Tuesday, 29 May 2007

house moving & internet woes

Friends, please do not forget me, because I certainly have not forgotten this blog!

I have had to move house and am now awaiting internet reconnection.

I hope to be back up and running on the weekend. Fingers crossed.

Monday, 21 May 2007

kleinmarkthalle, frankfurt's little market

There are a lot of little farmers markets and fresh produce stalls in Frankfurt, including the wonderful Christmas markets in the winter, but in the German spring I happened to venture into Kleinmarkt.

In the centre of Frankfurt, a market has operated on this spot since the 1890s when a pretty glass building was created to house food stalls. Unfortunately the original glass structure was destroyed in WWII fire bombing in 1944, but the building in its place now let’s the remarkable produce and providores act as the real stars.

I was bedazzled by many items in this small market, but here are a few of the more interesting sites on a weekend afternoon.

Cheese and salami stall

Pretty, crinkled cabbages

All different kinds of soft sausages

Bärlauch is a type of giant garlic, also known as ramsons, buckrams,
wild garlic, broad-leaved garlic, wood garlic, bear leek and bear garlic

Physalis (or cape gooseberries) are popular in the spring

Goose eggs

Skinned rabbits, waiting to be roasted

This shops sells anything to do with pigs!

I can confirm, it's true, Germans just love sausages!

If you haven't been to Germany, I highly recommend German food. It's a seriously underrated cuisine.

More posts on German food:
The food of Frankfurt (Hessen) 
Frankfurt's Christmas Markets   

Friday, 18 May 2007

frankfurt food!!!

I’m back!!!

Despite working my butt off, I had some wonderful foodie experiences in Germany and Israel.

My first post back is about my first stop: Germany.

Food there can be surprising. Yes, there are a lot of heavy, fried foods. Yes, potatoes feature regularly. Yes, the serving sizes can compete with the Americans, but there’s a whole lot more to German cuisine than you'd expect, especially in their traditional, rustic style dishes.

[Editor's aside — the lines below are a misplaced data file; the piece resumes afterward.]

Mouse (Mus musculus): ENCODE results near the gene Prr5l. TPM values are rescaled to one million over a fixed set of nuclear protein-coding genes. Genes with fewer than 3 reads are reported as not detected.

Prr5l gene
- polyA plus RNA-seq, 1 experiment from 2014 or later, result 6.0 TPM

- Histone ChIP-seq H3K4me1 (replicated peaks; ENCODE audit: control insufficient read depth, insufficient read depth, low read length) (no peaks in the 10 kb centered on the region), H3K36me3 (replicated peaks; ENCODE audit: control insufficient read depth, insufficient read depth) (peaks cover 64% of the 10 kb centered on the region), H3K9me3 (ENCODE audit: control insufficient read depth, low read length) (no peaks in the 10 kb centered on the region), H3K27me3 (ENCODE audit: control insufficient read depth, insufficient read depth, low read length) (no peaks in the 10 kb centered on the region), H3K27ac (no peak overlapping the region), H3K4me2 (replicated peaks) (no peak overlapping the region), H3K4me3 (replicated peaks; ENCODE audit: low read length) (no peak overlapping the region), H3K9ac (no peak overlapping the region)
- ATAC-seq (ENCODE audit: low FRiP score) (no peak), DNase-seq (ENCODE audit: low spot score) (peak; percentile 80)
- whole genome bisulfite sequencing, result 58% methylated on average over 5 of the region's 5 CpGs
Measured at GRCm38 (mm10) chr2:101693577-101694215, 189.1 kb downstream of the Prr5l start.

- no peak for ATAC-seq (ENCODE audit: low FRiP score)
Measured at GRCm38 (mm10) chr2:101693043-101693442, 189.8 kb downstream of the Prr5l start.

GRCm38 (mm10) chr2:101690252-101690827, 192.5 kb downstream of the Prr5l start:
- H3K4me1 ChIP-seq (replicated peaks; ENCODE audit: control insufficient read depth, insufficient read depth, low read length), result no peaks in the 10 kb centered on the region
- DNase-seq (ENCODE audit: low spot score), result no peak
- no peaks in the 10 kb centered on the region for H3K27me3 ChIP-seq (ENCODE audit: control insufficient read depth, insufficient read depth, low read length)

Luckily for me I visited in spring and there was plenty of fresh asparagus on the menus, served in a myriad of ways, as well as delicious cherries (one of my favourite fruits).

I visited Frankfurt's Kleinmarkt as well as a farmer's market and took loads of photos of what I discovered there.

Here’s some photos and rundowns of my German meals:

Grie Soß

Boiled eggs served with delectable Grie Soß (green sauce), a Frankfurt speciality made of oil, vinegar and seven fresh herbs. Apple wine taverns throughout Frankfurt specialise in green sauce, each with their own heavily guarded recipe. Usually the seven herbs are an alternating combination of borage, sorrel, cress, chervil, chives, parsley, salad burnet, dill, lovage, spinach or basil.

Apfelwein or Äbbelwoi (apple wine) is another Frankfurt speciality. I once heard that the legend of äbbelwoi started after the region had a very poor grape harvest and had to resort to apples for their wine. They enjoyed the results so much that they never looked back. Äbbelwoi has a strange kind of sweet yet musty and sour flavour, which I prefer to drink pure. You can also have it süss (sweet – with lemon or orange soda) or sauer (sour – with mineral water, bringing on a cloudy effect and sour flavour). Äbbelwoi is served in a ceramic jug called a bembel, decorated in white and blue, and a diamond-patterned glass called a gerippte. The suburb of Sachsenhausen hosts the best äbbelwoi pubs, where guests sit at long wooden tables and benches eating hearty, delicious pub meals. I’ve eaten at the Fichtekränzi and Adolf Wagner and loved them both!